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Should you be afraid of growth? Dividend Investors' Detox, Sept18
September 13, 2018
Dear Dividend Investor,

Do you need high economic growth for good stock market returns?

US GDP growth is now standing at 4% annualized. India is over 8%!

Does this mean you should plough your hard earned savings into these geographies? I believe it isn't that simple and you should be cautious - a country's or sector's high level of growth may actually cause your returns to disappoint you.

Here's why...

The correlation between economic growth and stock market returns is actually very poor, and there is evidence which shows that company stock returns often work in the opposite direction to the trend of economic growth figures.

For example, as Jeremy Siegel's points out in "Stocks for the Long Run" the performance of South African stocks has been fantastic for over a century with real annualised USD returns of over 6% per year from 1900-2012 (better than the US), yet the South African economy has performed poorly over during that period with real per capita GDP growth of around 1.1% (compared to around 1.7% and 1.8% for Australia and the US respectively).

The inverse of this is also very obvious. China is the most best example of this. From 1988-2012, the real per capita GDP growth was an astonishing 9.5%. Common sense suggests that that would be great for stocks - but no, investing in China has been horrific with annualised returns worse than -5% in that time period.

In fact, in the normal cycle of things, dividend investors are among the happiest people when recession hits. Just watch this Australian Dividend investing guru declare he wishes for another Global Financial Crisis (GFC), here

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Here's why the correlation between economic growth and stock market returns is weak

Firstly, in a booming economy there tends to be excess capital in the financial system. This can result in companies making very poor capital allocation decisions and suffering huge competition, both of which are very bad for business.

The second reason is that in a strong economy investors tend to bid up stock prices on the assumption that returns will be strong forever and if you invest at these over-inflated prices, high levels of returns are that much more difficult to achieve.

These phenomena are not just restricted to countries. It is the same with sectors.

Historical data show that many fast growth sectors have turned out to be terrible investments. Just look at radio stocks in the 1920s, airlines through most of the 20th century, and, of course, internet stocks in the late 1990s.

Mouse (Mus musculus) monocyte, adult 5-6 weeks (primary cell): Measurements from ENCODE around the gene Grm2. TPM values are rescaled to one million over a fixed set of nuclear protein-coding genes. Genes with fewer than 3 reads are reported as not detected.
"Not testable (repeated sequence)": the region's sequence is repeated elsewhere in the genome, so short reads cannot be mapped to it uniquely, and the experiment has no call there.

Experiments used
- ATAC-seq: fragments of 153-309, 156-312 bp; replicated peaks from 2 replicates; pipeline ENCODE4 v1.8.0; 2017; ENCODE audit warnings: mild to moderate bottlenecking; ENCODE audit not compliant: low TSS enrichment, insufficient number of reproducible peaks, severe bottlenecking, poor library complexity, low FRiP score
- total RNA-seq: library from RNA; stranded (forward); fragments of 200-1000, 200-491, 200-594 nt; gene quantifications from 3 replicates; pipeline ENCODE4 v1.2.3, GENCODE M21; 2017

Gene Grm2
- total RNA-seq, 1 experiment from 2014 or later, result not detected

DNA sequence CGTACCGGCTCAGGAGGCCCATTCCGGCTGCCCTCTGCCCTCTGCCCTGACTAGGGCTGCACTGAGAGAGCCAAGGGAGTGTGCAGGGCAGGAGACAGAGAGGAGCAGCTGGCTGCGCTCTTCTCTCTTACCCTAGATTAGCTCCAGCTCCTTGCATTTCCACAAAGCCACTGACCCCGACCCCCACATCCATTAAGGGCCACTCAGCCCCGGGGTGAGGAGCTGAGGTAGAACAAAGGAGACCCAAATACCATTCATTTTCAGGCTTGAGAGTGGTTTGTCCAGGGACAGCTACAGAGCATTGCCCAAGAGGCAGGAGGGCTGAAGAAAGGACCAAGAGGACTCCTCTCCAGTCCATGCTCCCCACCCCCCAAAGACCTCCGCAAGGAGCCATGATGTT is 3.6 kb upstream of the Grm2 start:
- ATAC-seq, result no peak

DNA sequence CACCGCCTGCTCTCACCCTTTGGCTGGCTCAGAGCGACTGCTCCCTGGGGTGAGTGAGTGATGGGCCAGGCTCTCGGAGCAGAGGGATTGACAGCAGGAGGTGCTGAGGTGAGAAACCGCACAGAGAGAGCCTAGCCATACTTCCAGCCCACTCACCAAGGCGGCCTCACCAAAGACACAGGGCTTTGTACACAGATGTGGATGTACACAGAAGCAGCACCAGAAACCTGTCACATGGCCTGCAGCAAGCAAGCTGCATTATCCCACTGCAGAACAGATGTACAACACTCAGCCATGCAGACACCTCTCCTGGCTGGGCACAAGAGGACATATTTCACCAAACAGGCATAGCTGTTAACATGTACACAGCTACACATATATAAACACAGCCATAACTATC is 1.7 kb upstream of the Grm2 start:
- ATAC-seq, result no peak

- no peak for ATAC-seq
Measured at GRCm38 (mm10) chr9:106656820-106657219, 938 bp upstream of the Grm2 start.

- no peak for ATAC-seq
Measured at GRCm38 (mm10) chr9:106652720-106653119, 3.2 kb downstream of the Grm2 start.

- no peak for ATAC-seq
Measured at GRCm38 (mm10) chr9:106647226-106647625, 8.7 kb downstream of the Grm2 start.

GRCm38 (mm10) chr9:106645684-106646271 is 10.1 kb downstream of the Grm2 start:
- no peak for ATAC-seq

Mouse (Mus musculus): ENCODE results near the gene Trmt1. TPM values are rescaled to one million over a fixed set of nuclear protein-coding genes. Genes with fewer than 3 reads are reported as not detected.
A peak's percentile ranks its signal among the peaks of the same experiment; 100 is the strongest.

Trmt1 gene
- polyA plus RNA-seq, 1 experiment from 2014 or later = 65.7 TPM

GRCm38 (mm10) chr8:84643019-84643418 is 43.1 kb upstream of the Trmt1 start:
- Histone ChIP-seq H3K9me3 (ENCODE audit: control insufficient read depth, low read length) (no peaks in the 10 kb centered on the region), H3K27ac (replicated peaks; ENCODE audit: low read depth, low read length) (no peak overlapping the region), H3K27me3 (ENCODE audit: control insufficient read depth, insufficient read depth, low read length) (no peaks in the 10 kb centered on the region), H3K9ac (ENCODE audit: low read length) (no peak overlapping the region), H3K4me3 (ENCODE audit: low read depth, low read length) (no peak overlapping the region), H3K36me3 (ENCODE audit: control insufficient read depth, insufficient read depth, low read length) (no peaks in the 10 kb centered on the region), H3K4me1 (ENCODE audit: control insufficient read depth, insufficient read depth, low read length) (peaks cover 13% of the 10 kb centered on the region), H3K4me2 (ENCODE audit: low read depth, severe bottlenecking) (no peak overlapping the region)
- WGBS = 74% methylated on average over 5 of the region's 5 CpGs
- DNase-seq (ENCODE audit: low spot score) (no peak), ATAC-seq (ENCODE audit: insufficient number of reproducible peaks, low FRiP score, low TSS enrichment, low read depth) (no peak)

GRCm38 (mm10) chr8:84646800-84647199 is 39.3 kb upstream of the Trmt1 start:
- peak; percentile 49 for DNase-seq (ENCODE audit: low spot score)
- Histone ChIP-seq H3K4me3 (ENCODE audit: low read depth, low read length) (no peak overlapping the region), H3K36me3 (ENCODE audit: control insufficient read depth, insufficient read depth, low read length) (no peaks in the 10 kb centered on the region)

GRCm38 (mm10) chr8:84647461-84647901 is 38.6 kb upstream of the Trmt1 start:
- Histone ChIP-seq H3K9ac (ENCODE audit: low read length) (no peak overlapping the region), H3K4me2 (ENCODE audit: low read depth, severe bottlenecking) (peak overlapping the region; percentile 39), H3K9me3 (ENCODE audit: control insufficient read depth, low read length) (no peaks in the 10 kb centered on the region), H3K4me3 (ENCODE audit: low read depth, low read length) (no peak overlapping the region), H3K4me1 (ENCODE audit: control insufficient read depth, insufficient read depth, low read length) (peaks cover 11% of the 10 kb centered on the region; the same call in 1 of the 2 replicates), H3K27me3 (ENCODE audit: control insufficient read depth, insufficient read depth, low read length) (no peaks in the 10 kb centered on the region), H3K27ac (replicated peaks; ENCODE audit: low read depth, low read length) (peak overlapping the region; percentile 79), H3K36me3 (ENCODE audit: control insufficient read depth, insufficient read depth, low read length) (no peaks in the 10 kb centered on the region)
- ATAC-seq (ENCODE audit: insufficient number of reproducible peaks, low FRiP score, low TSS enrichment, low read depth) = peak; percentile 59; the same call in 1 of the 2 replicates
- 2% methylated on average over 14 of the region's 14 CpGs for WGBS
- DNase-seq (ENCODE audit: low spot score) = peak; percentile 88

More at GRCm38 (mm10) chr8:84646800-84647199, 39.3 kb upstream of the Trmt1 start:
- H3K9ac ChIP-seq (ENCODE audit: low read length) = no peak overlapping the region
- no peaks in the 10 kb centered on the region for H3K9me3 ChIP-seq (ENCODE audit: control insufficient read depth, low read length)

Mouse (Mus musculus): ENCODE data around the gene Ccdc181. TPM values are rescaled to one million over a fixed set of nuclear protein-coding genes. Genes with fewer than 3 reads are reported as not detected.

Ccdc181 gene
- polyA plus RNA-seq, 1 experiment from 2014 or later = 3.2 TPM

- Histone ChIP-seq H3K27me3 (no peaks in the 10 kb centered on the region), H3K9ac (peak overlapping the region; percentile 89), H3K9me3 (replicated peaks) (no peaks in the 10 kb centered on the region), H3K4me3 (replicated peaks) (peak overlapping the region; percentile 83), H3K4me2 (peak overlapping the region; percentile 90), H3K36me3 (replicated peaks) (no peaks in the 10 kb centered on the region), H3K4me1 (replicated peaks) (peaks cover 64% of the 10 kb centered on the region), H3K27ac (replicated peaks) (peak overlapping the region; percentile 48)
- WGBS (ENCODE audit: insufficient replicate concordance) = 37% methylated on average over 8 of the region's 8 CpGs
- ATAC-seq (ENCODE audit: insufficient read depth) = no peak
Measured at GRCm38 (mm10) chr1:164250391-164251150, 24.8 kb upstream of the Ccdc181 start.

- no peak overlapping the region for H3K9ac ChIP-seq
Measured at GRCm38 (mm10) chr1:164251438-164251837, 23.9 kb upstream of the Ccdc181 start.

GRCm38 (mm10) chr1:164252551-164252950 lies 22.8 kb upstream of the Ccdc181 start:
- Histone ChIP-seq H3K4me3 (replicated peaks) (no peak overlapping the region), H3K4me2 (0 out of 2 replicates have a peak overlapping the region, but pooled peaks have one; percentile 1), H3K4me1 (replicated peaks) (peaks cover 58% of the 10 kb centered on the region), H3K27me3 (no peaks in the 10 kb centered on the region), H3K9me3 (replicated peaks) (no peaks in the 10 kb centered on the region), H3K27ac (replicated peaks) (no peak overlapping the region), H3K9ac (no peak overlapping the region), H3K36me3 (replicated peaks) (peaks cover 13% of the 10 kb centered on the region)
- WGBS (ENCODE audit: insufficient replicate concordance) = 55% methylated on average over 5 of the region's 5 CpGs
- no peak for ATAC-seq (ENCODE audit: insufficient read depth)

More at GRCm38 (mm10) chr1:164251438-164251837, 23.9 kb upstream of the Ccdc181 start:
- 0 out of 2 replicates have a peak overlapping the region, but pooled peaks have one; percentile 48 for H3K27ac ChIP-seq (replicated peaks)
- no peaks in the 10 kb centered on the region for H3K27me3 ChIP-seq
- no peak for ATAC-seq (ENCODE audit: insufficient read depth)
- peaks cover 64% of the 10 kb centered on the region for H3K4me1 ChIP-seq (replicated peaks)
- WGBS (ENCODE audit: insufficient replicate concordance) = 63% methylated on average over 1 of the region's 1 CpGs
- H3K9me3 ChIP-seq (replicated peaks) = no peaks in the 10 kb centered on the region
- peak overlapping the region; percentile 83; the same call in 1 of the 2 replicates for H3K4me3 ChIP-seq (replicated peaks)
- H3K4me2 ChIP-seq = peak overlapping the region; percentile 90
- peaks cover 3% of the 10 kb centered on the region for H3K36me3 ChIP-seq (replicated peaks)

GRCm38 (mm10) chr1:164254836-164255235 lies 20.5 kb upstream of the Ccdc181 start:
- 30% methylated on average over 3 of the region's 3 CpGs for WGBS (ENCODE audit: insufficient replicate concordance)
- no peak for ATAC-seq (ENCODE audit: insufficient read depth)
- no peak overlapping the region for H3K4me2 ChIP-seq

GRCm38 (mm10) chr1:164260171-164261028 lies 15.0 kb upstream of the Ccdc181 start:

At the opposite end of the spectrum - do you know the best performing stock in the S&P 500 between 1957-2012? The answer is the tobacco manufacturer Philip Morris. This is despite nearly half the population being smokers in the 1950s yet under 20% being smokers in 2012.

Philip Morris, though, has had some huge advantages which have given it annualised returns of around 20% in that 55-year time period. They had virtually no new competition (try getting regulatory approval for a new tobacco company), a product that hasn't changed (they haven't had to invest in R&D), huge pricing power, and, due to frequent negative sentiment in the industry, often relatively low stock valuations. With these advantages, basically all the cash they've generated - and it's been a lot - has gone straight back to shareholders through either dividends or share buybacks.

Obviously you may have serious misgivings about the ethics of investing in tobacco or other "sin sectors", but this example does highlight the point that low growth sectors can make good investments if the underlying business displays the right characteristics.

So to summarise: Chasing growth from a top down level by looking at the broad macro picture first (i.e. in terms of fast growth sectors, countries or regions) is not your best way to produce consistent returns. Although fast growth is doubtless good for a country, it's not so good for companies.

And what matters for you as a stock holder is the health of the companies whose stocks you buy. They must be generating excellent returns on the invested capital in the business, have pricing power, a solid balance sheet and their stocks must be trading at a reasonable price. This last point is crucial as even if you find a high quality company, it isn't worth an infinite price as Charlie Munger states in this BBC video.

So after all that talk of returns on invested capital, does anyone fancy some Bitcoin...? (Kidding!!!) But if you're tempted to say "yes", you might like to hear Warren Buffett's opinion of cryptocurrencies before you buy... click here!

Keep seeking quality!

Mike Roberts

P.S. Would you like a question answered in our next newsletter? If so, email it through to me at
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